Haydn: Favourite Symphonies Nos. 88, 92, 95, 98, 100, 101, 102, 104 (CD review)

Separately, Schumann: Symphonies Nos. 1-4. Klemperer, Philharmonia and New Philharmonia Orchestras. EMI/Warner Classics 5099921530 (Haydn); EMI CMS7- 63613-2 (Schumann).

Originality, singularity, and individuality are elements key to prominence in any field. No one aspiring to greatness can do so through imitation alone. Otto Klemperer was a great conductor because he dared to be different. Unlike many of today's homogeneous conductors, Klemperer was unafraid to impose his personality on his interpretations. Not that all of his performances attained greatness, of course, as the following examples testify, but those that were on target will remain with us for as long as people enjoy music.

Yes, Klemperer's tempos were slow. The man's constant insistence on structural integrity and strong symphonic design often left his music sounding merely slower than that of his rivals. But listen again. Listen to the Schumann First "Spring" Symphony, for instance--the highlight of his Schumann set. The music sings. There is not a trace of the ponderous heaviness of which Klemperer is sometimes accused. There is, instead, a light-footed sureness that creates a totally delightful Spring. It is the best, most thoroughly convincing rendering of this score available. His version of the Fourth is almost equally fetching, but in a different way. It combines a deftness of touch with a powerful, yet well-balanced, rhythmical proposition that produces a performance of towering proportions. Where the First possesses an appropriate spirit of benign vitality, the Fourth has an apt sense of grandiloquence.

Unfortunately, Klemperer's Second and Third Schumann symphonies don't fare as well. No. 3 begins sluggishly and never attains the grandeur for which the conductor was evidently striving. It's a good, if flawed, effort, which is more than can be said about No. 2, which I find simply boring. Nevertheless, with two symphonies that are treasures (Nos. 1 and 4) and one so-so (No. 3), the set is a bargain at mid price. And one can have a little fun with the sound as well. The two earliest symphonies Schumann wrote, Nos. 1 and 4, were also the earliest of this set recorded, in 1966 and 1961 respectively, and the sound is typical of the time: close-up, with a good deal of highlighting of individual instruments and compartmentalizing of orchestral sections. The sonics are stunningly vivid and dynamic in a hi-fi sense, if not too genuine from a concert hall perspective. Nos. 2 and 3, on the other hand, are more realistically recorded. They were made in 1970 and incorporate EMI's later views on natural sound. Miked at a moderate distance, they are not as lucid as the earlier efforts, but the orchestral image is more of a whole, the sounds of the hall and individual instruments blending to produce greater unity and cohesion. Both recording techniques are valid, to be sure, and both methods have their adherents. It's a bonus to hear them in the same set where the differences are so clearly revealed.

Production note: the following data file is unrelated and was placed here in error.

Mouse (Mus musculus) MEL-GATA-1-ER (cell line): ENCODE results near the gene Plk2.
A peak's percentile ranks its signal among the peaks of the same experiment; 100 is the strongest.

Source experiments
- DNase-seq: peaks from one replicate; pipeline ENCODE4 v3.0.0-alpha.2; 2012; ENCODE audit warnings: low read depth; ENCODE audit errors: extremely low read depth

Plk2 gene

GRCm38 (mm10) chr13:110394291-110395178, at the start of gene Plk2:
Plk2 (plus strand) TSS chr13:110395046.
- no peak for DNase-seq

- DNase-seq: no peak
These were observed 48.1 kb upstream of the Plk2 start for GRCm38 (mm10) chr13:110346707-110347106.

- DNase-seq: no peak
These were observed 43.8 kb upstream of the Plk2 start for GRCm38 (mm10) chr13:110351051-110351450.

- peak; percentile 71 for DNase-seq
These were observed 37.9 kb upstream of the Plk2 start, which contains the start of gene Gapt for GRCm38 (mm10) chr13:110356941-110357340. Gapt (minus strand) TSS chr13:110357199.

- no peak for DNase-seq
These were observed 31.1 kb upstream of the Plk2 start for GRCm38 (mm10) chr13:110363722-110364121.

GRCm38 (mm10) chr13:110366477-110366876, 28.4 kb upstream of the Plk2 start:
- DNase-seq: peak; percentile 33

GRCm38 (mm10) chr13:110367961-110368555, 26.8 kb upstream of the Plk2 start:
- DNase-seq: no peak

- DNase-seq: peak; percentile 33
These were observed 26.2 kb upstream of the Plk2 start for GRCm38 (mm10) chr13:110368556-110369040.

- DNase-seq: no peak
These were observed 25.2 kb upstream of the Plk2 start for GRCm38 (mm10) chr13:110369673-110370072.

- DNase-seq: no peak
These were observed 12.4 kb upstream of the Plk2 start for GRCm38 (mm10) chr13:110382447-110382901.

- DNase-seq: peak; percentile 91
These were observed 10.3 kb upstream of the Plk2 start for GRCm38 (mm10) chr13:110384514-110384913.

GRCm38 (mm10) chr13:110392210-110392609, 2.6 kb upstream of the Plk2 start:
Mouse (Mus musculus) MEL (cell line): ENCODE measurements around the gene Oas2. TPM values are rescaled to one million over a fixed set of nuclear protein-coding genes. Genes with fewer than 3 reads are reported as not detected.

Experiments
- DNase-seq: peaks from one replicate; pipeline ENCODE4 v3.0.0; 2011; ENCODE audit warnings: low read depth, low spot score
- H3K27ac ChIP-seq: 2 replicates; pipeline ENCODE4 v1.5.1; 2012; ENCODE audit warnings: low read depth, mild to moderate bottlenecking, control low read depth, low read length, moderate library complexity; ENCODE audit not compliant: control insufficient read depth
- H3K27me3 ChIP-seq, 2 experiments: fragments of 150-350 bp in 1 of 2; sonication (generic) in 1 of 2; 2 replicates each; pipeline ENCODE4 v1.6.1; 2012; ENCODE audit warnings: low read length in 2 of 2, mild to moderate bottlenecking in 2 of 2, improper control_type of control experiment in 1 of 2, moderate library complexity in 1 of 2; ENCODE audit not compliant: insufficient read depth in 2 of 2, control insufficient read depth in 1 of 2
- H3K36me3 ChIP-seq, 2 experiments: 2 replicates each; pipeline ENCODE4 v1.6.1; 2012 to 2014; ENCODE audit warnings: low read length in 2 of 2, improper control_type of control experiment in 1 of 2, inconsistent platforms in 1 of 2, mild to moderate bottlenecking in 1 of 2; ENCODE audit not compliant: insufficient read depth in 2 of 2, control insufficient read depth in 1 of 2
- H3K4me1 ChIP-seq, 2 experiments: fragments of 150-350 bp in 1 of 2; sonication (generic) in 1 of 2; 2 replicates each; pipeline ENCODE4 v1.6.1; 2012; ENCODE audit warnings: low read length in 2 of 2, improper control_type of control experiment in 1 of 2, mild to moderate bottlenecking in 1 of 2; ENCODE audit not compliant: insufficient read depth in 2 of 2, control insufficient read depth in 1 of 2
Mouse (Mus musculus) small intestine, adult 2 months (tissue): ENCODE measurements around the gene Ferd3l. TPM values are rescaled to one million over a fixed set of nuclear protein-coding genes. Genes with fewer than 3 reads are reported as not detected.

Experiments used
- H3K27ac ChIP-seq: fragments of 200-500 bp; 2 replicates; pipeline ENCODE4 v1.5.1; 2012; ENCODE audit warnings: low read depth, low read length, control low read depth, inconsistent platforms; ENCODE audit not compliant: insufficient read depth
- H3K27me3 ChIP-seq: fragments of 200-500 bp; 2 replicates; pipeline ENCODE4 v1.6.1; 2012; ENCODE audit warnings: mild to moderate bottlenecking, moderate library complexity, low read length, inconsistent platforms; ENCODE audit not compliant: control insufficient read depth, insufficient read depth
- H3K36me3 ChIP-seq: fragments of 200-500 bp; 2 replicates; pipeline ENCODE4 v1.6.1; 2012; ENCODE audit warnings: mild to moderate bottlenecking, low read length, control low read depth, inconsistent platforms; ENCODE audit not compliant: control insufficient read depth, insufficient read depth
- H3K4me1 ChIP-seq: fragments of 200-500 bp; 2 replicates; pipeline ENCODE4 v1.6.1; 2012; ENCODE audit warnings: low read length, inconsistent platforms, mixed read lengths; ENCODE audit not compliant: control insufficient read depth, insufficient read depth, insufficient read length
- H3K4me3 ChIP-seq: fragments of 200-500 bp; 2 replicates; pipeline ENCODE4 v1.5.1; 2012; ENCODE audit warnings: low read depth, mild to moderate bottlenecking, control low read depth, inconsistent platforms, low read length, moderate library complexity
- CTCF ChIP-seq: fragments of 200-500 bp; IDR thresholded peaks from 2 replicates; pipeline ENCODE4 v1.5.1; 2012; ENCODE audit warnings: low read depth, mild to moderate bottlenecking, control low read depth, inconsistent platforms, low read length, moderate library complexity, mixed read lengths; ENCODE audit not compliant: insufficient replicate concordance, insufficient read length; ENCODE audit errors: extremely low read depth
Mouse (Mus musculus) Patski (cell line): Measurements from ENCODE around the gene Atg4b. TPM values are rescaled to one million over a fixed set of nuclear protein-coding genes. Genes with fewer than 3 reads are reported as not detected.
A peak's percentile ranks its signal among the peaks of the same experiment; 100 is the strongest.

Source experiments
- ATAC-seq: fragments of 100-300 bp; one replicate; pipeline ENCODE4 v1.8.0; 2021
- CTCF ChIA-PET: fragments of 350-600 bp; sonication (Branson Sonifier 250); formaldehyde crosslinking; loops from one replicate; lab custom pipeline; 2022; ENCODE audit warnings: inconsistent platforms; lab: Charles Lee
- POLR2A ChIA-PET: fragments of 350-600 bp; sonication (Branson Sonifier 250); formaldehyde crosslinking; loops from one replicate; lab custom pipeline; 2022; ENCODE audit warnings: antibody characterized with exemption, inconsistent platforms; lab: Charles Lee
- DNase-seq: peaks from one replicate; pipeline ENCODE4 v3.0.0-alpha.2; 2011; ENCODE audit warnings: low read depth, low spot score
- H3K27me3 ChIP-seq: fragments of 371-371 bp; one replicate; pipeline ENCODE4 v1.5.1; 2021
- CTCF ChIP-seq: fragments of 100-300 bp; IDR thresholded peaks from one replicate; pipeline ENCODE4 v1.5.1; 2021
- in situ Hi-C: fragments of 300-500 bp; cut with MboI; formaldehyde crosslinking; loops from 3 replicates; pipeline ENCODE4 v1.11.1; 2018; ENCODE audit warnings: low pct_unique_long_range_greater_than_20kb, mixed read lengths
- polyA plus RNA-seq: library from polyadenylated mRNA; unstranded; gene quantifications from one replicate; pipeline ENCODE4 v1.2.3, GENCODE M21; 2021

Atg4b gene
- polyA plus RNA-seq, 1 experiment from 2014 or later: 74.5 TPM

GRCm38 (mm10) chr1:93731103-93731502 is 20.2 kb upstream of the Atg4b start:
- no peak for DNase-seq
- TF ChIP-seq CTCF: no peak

Otto Klemperer
This brings us to the Haydn symphonies, recorded in the early to mid Sixties. Here I suspect one's appreciation for Klemperer's performances must depend on one's regard for his recordings of Mozart; they are of the same mold. This is big-scale Haydn, generally slow and steady, emphasizing as always the music's architecture rather than displaying the overt jauntiness of, say, a Beecham or the energetic ardor of a period- instruments group. In most cases, Klemperer's Haydn is like listening to the composer with new ears.

Outstanding among the eight symphonies presented in the set are Nos. 88, 101, 102, and 104, with No. 101 "Clock" a good example of the best of the Klemperer style. It is an enchantingly beautiful performance, the argument strong and the rhythms feather light. This Clock is no modern digital affair, moving without heart or soul, nor is it an old grandfather snoozing laboriously in a corner (although for some listeners, it may come close). This Clock is graceful and ornate, all filigree and glass, inviting us to relax and take our time. (Compare the tempo of the second movement, for instance, to a clock your own with a second hand; the beats tick off almost exactly with the movement of the seconds. Still, too slow for you? Well, as Klemperer might say, "You will get used to it.")